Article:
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A researcher collected some data of a response/outcome variable Y from, for example, 20 subjects. In addition to an explanatory (within-subject or repeated-measures) variable A (a factor with two levels, A1 and A2), he would also want to consider another explanatory (and continuous) variable X. He's interested in finding out the effect of factor A on Y, and in the meantime would like to control for the variability in Y due to X. However, the subtle issue here is that X is correlated with Y to some extent, and, more importantly, the two levels (A1 and A2) may have different average value of X. The complication of the latter fact in modeling is that the effect of X on Y may partially or even fully explains the effect of A. I know this may be a controversial issue because X is correlated with the levels of A to some extent, but the investigator wants to account for the variability within each level of A. If I construct a model like

Y ~ X + A

or,

Y ~ X*A

with lme4 of nlme package in R, I believe that the result of A effect from anova() should be interpreted with X taking the overall mean value, but that would not allow me to obtain the effect of A while 'controlling' for X (considering the fact that X has different mean value across the two levels of A; i.e., the average value of X at A1 is different from the average value of X at A2)! I've thought of scaling Y by X with a model like

Y/X ~ A

but I don't feel so comfortable with it. Any suggestions on modeling this situation? Is there such a thing as multivariate LME?

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1 Answer 1

I would suggest using random model in this case. In my opinion to allow for within and across subjects variability it is better to consider it as a hierarchical modelling. The first level allows for within subjects variation and the second level allows for across subjects variation.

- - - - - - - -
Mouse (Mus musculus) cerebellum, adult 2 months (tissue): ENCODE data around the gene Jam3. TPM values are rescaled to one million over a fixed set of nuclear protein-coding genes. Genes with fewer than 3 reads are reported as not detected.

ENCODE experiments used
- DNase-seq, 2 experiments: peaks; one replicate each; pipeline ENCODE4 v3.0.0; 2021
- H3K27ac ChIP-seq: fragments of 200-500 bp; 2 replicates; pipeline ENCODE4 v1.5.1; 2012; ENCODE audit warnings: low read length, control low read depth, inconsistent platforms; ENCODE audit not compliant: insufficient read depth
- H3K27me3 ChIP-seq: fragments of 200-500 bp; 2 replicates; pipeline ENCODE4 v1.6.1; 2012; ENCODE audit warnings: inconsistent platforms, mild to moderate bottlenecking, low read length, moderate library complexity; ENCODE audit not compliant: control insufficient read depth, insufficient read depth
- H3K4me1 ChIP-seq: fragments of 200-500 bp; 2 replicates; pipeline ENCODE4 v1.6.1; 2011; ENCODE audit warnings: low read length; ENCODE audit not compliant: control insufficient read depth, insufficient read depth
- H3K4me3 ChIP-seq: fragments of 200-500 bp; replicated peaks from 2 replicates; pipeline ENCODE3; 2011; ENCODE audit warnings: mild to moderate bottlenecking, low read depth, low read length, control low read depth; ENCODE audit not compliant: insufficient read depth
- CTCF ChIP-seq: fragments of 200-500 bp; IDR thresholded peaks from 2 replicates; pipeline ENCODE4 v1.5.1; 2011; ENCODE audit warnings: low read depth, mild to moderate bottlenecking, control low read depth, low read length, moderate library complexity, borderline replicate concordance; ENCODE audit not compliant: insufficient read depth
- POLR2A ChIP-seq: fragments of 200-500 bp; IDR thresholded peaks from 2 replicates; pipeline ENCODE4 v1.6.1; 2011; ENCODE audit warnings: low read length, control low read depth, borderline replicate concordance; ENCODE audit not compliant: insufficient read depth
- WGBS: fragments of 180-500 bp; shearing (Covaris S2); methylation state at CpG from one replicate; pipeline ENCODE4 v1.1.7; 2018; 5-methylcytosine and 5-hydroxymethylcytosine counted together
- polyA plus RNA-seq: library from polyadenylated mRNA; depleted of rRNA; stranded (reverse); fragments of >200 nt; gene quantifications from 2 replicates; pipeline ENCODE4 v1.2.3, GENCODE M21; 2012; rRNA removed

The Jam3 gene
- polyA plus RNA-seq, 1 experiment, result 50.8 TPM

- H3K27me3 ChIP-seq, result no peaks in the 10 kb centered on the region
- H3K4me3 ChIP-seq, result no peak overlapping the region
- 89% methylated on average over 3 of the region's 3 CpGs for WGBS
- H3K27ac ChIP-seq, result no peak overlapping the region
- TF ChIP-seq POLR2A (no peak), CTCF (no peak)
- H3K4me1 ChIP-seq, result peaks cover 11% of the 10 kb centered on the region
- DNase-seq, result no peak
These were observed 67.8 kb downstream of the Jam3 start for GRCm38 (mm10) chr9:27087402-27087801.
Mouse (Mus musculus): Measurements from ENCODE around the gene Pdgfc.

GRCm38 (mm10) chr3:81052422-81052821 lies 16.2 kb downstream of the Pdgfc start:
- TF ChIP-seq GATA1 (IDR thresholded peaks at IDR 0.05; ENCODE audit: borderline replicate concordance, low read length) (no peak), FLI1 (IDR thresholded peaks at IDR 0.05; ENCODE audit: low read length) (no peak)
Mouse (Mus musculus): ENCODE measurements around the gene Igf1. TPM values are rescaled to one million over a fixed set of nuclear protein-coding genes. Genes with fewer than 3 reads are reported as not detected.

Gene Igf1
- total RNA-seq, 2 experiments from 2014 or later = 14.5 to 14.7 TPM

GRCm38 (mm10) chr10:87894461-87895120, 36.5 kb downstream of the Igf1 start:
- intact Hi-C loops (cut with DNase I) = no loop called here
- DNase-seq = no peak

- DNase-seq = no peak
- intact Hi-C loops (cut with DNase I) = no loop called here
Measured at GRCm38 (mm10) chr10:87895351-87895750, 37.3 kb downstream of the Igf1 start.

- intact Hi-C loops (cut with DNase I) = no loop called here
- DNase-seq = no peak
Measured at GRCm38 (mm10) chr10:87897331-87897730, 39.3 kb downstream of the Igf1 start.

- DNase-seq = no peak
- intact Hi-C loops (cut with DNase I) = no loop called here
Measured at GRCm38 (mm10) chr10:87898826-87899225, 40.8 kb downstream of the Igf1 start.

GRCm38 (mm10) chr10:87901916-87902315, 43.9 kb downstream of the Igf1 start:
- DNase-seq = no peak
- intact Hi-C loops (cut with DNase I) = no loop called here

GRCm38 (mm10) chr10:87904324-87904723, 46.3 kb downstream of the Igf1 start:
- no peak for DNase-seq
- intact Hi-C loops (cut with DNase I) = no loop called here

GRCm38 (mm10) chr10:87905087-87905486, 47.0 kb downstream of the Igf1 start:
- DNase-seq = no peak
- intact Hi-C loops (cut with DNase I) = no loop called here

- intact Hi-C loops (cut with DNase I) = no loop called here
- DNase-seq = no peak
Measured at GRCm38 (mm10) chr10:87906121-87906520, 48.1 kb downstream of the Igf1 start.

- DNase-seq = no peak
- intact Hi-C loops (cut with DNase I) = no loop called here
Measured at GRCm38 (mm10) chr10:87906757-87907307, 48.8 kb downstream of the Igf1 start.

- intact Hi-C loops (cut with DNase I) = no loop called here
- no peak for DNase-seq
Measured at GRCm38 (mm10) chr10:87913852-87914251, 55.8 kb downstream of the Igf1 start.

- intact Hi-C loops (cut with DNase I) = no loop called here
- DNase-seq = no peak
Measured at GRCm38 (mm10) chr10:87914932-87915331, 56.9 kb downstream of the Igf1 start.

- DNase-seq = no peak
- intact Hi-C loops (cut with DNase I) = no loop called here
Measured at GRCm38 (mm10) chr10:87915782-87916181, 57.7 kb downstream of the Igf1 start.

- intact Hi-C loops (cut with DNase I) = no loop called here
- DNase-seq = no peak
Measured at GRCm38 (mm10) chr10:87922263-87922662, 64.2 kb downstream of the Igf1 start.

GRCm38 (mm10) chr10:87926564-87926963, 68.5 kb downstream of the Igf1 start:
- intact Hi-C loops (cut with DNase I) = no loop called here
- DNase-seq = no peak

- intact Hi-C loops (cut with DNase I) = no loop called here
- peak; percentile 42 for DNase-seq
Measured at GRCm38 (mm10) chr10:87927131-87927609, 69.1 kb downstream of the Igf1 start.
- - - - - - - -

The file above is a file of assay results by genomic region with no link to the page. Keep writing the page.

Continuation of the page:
To clarify, in the first level you try to find the average for within subject variation and assume and the second level will detect the relationship across subject taking the within variation into account. Such that:

  • level 1: (An average for A effect on x with within-x variation)

    xi|A ~ (x, var(within))
    
  • level 2: (The average effect of x on Y by taking within-subject variation into account)

    Y|x ~(Mean (x), var(across)+var(within))
    
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thanks for the suggestion! I thought linear mixed-effects model and hierarchical model were the same thing. Not true for you? Could you elaborate it a little bit more about your approach? It would be more helpful if you could provide some functions in R. Thanks again... –  bluepole Oct 29 '11 at 11:51
    
Hierarchical models are a subset of multi-level models. By definition a hierarchical model does not allow for crossed random-effects but only for fully nested ones. eg. your typical County>School>Student paradigm is fully nested. A school can only be in only one county and student at only a single school (in a fixed time-point that is). On the other hand a study where you examine the yield of corn varieties with respect to different fertilizers and soil quality is/can be crossed. You do not use specific fertilizers exclusively in fields of a certain soil type. –  usεr11852 May 11 '13 at 0:42
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